We then noticed that he was only going to tables with younger looking people, and started herding everyone towards the corner where we were seated. Since we were given no other instructions or explanations, we paid our tab and tried to leave. I was first to the door and attempted to walk through when the largest man leaned over from his chair, grabbed my arm, and asked what I was doing. When I told him I'm leaving, he angrily told me to sit back down. We asked why, and weren't given an answer. Instead he asked our ages and if we had ID. I said I was 21, showed him my ID, and he said I was free to leave but everyone else had to stay. When I didn't leave, he asked in an annoyed tone why I was still there. I told him my girlfriend drove and I had to wait for her, and that as it was now 11pm she needed to leave soon as she still had a Cinderella license. He dismissed me, told her to wait her turn, and proceeded to call people from the herd over one at a time.
            It was only after speaking to the waitress that we learned these men were from the Liquor Control Board, and were taking the names of every minor in the restaurant as they were in violation of being in a bar, since there was "no discernible separation between the bar and restaurant areas". They took my friend and girlfriend's information before letting them go, all while I paced back and forth constantly leaving and reentering the place as I waited.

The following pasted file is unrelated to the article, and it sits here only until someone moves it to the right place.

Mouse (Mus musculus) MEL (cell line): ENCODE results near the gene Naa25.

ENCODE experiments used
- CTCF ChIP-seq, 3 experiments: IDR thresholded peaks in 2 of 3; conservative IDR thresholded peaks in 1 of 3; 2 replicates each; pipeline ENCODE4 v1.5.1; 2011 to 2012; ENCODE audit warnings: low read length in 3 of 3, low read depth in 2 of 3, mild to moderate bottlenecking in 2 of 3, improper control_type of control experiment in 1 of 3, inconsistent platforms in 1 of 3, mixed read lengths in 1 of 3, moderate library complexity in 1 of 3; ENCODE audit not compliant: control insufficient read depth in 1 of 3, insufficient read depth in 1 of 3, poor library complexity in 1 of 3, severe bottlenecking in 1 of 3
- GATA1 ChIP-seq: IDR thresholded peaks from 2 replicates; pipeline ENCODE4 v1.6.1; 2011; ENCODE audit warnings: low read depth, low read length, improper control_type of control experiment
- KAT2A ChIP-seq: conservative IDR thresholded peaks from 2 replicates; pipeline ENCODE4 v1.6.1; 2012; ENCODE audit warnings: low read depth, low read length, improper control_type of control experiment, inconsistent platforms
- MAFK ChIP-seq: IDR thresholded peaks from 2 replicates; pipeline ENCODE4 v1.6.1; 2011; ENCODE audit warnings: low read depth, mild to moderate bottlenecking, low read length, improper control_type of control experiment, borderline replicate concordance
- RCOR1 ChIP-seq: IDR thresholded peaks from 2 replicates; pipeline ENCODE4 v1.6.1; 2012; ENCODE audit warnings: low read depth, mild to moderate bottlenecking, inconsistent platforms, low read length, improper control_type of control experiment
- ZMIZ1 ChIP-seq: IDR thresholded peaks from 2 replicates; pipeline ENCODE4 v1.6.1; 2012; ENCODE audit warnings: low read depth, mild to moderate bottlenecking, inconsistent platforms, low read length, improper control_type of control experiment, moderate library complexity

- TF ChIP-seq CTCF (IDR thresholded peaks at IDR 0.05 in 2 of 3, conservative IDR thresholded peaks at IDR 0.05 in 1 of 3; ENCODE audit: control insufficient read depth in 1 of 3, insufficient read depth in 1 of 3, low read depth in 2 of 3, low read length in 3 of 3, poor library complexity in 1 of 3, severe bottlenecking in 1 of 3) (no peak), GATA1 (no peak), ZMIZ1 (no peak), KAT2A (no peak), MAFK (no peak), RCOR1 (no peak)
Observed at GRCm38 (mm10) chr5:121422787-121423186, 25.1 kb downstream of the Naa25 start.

Had I not been a timid kid that did whatever he was told by an adult, I would have raised a ruckus about him grabbing my arm and holding me against my will without cause. I should have called lawyers, news teams, or anyone else that could have disrupted this "raid" as these men did not display any badges, identify themselves in any way, or even tell us what was happening before I was physically assaulted. I probably had a good court case at the time, but it's been almost 20 years and other than the four of us, I have no way of getting any neutral witnesses from that night. Oh well, nothing bad ever came of it, and I probably saved myself a headache and even more trouble by avoiding a court case, even if I missed out on a minor payout.

After School Jobs

            Through most of high school and all through college I worked as a supervisor, cashier, cook, busboy, and waiter at a local restaurant. I knew I was being taken advantage of by management almost my entire time there, but again said nothing because I was a timid little kid that did as he was told. I knew they shaved my hours, as every other person that wrote down their times and tracked it themselves found that their hours were incorrect on their paychecks. Also, I would work from 3pm until well after 11pm five nights a weeks without taking a break, which means I put in over 40 hours easily; however, my paychecks always came in closer to 37 or 38 hours a week.